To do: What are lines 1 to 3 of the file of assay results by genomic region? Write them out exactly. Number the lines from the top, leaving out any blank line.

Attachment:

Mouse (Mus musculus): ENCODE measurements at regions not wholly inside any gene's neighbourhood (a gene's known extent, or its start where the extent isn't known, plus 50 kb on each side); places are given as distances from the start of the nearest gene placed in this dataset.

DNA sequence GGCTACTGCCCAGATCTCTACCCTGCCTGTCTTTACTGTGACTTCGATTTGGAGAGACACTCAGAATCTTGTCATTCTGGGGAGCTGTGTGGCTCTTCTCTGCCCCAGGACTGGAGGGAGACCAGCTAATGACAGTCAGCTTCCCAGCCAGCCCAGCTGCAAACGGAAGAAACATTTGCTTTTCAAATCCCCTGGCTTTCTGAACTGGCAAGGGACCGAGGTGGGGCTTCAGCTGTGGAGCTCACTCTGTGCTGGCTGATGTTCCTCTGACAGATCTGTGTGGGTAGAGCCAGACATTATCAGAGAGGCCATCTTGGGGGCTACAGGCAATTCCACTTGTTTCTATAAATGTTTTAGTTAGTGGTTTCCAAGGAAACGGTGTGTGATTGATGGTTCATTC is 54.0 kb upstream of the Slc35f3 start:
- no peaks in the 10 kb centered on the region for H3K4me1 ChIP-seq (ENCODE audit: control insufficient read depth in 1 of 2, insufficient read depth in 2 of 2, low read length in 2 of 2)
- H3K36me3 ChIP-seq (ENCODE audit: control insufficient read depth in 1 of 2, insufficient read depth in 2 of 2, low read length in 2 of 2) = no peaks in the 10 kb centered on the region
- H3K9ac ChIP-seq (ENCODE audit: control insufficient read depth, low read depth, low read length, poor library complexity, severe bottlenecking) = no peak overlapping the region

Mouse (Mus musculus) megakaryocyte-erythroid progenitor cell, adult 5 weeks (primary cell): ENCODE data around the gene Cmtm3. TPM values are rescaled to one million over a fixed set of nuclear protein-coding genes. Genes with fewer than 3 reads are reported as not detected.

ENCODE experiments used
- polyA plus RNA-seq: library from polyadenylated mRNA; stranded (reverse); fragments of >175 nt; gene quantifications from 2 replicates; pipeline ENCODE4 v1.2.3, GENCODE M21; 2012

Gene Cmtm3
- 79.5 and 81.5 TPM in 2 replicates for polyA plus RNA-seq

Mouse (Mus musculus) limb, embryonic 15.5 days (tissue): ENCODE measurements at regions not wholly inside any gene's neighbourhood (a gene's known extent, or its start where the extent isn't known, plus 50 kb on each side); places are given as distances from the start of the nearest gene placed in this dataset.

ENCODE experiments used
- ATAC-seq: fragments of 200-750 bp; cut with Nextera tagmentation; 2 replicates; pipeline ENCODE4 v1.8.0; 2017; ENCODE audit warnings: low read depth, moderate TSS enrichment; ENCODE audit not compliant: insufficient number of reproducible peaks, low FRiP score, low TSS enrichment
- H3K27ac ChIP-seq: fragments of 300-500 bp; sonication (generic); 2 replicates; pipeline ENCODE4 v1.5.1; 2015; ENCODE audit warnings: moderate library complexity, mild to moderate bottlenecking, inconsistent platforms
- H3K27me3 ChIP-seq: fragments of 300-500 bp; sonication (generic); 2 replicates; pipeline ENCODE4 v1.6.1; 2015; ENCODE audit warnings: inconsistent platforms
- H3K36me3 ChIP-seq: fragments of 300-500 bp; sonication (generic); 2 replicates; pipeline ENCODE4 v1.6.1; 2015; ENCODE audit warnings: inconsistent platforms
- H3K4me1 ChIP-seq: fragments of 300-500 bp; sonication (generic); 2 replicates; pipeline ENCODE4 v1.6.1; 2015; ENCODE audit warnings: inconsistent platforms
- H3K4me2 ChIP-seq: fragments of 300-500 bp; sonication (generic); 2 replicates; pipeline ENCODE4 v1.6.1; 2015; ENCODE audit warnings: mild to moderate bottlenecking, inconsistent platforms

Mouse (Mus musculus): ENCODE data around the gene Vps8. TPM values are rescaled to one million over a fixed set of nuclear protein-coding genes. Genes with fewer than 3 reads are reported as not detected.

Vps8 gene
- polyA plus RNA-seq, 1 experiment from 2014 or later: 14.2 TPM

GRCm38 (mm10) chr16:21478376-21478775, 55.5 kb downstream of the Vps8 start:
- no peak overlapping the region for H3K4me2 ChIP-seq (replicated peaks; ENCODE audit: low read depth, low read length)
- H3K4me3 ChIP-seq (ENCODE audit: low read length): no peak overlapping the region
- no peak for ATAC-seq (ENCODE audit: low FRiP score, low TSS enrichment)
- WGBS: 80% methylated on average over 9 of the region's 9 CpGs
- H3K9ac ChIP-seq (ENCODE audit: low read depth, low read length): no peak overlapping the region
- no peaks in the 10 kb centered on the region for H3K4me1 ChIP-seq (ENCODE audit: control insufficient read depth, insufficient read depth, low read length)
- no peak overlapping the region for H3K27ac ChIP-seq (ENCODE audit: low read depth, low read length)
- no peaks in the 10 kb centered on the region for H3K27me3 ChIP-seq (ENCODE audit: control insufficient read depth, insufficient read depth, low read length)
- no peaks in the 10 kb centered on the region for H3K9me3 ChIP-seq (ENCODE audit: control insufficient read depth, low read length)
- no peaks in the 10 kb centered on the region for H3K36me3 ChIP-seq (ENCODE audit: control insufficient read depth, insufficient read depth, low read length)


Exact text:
Mouse (Mus musculus): ENCODE measurements at regions not wholly inside any gene's neighbourhood (a gene's known extent, or its start where the extent isn't known, plus 50 kb on each side); places are given as distances from the start of the nearest gene placed in this dataset.

DNA sequence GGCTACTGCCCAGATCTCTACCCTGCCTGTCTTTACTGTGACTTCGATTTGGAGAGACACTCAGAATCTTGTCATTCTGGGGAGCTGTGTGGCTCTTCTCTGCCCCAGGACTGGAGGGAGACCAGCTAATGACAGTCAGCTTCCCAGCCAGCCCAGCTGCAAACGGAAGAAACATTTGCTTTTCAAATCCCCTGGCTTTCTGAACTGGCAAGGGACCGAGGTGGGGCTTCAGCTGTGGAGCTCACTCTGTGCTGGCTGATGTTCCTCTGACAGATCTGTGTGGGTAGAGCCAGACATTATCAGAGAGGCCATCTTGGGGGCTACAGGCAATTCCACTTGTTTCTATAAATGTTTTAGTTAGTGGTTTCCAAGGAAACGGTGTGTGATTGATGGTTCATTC is 54.0 kb upstream of the Slc35f3 start:
- no peaks in the 10 kb centered on the region for H3K4me1 ChIP-seq (ENCODE audit: control insufficient read depth in 1 of 2, insufficient read depth in 2 of 2, low read length in 2 of 2)